“We Are Each Other’s Harvest”: Pet by Akwaeke Emezi

Before Jam was born, the world went to war. Not against each other but against monsters, people who did terrible things to others and those who permitted them to operate. A few people, later called angels, led the revolution and destroyed or locked up the monsters, often having to act monstrously themselves. Now there is peace and happiness.

In the town of Lucille, Jam, a selectively mute transgender Black girl grows up believing everything is perfect. After all, the town slogan is “We are each other’s harvest. We are each other’s business. We are each other’s magnitude and bond,” taken from Gwendolyn Brooks’ poem Paul Robeson. There is no hatred, no bigotry, no abuse. Or so they say. But Lucille isn’t a utopia for everyone. For some it is a monster’s playground, for others their own private hell. The monsters aren’t gone, they just learned to hide.

When Jam accidentally cuts herself on one of her mother’s new paintings, she inadvertently summons a creature from another world. Pet, as it calls itself, is hunting a monster preying on the family of her best friend, a boy named Redemption. But the identities of the victim and the predator are still unknown. Pet’s hunt will force the teens to confront truths they never wanted to know and expose the lies the townsfolk have been telling themselves for years. Torn between Pet’s deadly vengeance, Redemption’s rage, her parents’ willful ignorance, and a town that won’t listen, Jam must decide what is justice, what is right, and what must be done, even when those three things don’t agree.

Emezi plays with dialogue in unexpected and challenging ways. Jam is selectively mute, meaning sometimes she speaks out loud and other times uses sign language. With Pet, Jam can communicate telepathically. Emezi denotes her speaking voice with quotation marks and sign language with italics. And when she and Pet speak with their minds, Emezi uses no punctuation marks whatsoever. On top of that, dialects, phrases, and cultural traditions from across the African diaspora (Trinidad, Igbo, African American Vernacular English, etc.) are peppered throughout, giving a sense of realism and honesty. The resulting effect is a sumptuous, colorful book where the dialogue is as poetic as the narrative text.

If you need to have every detail explained, then you’re going to have a hell of a time with this story. Emezi offers few specifics or reasons for anything, not where Lucille is located, not where Pet comes from or the science behind its appearance, nothing. Nada. Naught. No way. No how. And honestly? I loved it. Trying to explain the hows and whys and wherefores would have diminished the work and lessened its impact. I wanted to know more, of course I did, but not knowing everything didn’t detract from the story. If anything, it kept me more focused on Jam, Redemption, and Pet.

Lucille’s angels did terrible things to root out the monsters once before, but now the town faces a different kind of problem: how do you find a monster when monsters aren’t supposed to exist? At one point Jam asks an adult “What does a monster look like?” But no one can give her a real answer. When she examines paintings of angels from a library book, they look like what a child might think a monster looks like. As does Pet, for that matter. Pet, the creature Jam’s parents are terrified of. Pet, with curving horns and hidden face and Jam’s mother’s severed hands. Pet, the creature from another world come to hunt and kill in ours.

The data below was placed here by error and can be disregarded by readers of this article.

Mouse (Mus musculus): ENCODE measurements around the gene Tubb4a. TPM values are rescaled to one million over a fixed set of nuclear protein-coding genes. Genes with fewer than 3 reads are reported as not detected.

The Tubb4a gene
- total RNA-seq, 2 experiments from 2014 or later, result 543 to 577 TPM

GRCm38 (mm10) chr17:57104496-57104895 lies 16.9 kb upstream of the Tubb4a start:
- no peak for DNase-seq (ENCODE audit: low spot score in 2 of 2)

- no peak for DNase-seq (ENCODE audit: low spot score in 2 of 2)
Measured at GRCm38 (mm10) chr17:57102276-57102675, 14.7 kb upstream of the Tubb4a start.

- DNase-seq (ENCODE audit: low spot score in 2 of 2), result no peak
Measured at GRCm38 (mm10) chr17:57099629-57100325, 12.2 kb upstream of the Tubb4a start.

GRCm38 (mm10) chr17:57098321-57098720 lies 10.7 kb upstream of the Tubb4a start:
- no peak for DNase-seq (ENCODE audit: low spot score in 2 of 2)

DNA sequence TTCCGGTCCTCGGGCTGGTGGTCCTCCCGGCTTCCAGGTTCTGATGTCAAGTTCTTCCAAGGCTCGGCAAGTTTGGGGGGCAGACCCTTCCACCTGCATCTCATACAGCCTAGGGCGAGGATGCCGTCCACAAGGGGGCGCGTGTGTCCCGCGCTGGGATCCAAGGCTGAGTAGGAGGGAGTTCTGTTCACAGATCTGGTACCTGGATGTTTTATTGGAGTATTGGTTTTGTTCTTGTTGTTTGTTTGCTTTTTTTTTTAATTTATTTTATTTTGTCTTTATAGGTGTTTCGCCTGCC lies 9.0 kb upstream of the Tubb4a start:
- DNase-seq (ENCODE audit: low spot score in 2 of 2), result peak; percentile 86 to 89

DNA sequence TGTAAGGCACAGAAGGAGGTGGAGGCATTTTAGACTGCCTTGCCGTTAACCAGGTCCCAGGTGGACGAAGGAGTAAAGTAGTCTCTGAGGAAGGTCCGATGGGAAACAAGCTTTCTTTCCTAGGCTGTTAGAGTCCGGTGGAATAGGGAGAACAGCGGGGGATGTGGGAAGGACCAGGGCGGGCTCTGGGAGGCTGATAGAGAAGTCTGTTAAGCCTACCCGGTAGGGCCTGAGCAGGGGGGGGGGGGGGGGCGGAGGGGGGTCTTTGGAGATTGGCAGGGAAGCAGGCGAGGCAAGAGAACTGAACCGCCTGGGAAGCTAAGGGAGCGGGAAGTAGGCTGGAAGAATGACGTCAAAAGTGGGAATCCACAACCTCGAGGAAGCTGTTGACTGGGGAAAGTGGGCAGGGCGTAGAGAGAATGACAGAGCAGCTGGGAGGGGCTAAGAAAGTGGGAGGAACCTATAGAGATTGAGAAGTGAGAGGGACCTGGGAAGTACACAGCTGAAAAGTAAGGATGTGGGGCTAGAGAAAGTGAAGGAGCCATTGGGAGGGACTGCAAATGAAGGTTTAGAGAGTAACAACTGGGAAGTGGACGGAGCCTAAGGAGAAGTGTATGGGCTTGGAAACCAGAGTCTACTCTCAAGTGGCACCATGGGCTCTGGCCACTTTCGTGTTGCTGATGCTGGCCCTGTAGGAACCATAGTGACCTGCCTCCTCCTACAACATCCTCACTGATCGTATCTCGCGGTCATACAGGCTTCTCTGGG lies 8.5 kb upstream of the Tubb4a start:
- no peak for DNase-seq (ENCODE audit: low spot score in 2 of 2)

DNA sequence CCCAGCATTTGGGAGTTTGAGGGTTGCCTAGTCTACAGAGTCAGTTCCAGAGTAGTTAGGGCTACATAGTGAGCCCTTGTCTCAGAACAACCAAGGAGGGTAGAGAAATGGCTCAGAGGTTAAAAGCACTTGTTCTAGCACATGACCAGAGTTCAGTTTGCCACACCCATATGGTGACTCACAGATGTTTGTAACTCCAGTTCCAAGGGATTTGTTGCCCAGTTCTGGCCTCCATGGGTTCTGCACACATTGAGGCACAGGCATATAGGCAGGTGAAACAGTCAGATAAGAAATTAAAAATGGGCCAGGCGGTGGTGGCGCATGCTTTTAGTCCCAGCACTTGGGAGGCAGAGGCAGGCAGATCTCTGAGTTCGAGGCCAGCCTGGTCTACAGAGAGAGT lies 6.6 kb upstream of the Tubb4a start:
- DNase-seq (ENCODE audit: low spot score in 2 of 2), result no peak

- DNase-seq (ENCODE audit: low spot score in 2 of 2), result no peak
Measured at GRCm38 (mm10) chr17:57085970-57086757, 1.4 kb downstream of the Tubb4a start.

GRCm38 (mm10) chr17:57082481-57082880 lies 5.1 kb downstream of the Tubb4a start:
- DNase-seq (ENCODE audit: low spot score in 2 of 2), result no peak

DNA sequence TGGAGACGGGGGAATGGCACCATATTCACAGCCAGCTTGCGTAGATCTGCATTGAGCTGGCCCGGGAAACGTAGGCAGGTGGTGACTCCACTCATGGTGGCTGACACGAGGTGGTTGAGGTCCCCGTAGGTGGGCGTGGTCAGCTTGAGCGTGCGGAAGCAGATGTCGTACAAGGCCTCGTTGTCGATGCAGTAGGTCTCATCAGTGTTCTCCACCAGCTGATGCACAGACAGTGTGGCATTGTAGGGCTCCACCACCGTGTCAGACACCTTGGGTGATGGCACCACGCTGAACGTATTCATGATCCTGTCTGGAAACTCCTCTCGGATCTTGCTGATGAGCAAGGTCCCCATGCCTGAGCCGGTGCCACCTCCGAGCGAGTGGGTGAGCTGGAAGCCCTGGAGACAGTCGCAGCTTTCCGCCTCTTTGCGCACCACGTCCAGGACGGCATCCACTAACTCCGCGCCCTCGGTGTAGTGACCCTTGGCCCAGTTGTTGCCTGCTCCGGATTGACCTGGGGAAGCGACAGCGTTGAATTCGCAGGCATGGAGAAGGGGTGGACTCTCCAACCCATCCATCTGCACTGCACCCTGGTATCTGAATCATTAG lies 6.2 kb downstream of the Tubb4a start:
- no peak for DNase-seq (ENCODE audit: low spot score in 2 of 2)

If monstrous looking creatures can behave monstrously without being monsters, then what does an actual monster look like? As Jam and Redemption learn the hard way, they look like everyone else. Real monsters are just people. They don’t lurk in the shadows but walk in sunlight. They are friends and family and neighbors and teachers and coworkers.

As an adult, I can sympathize with Bitter and Aloe. I don’t have children, but I understand wanting to protect your child and keep them safe. They weigh the danger to Jam against whatever is happening to someone else’s child and the stability and sanctity of Lucille; even though choosing Jam isn’t the best course of action, it is a safe one. They remember the time before the monsters were locked away and the pain and violence it took to make Lucille a sanctuary. But for Jam and Redemption, discovering that the monsters never really went away shatters their foundation. It means their parents aren’t perfect. Jam and Redemption haven’t yet learned to ignore the hard questions in favor of the easy answers. When history repeats itself, they must become their own angels.

Like Emezi’s first novel, Freshwater, their YA debut Pet defies all attempts at categorization. It’s young adult skewed toward tweens but with some decidedly adult subtext. It’s fantasy that feels like magical realism mixed with a science fictional future. Stylistically and tonally, the closest YA author comparison I can think of is Anna-Marie McLemore—both write gorgeous, lyrical stories about diverse queer characters—but even that misses the particular Akwaeke Emezi-ness of Pet. But why waste time trying to force Pet into a box when you could just surrender to the experience? It is what it is, and what it is is pretty much perfect. This is a novel that must be read and shared.

Pet is available from Make Me A World.

Alex Brown is a high school librarian by day, local historian by night, author and writer by passion, and an ace/aro Black woman all the time. Keep up with her on Twitter and Insta, or follow along with her reading adventures on her blog.


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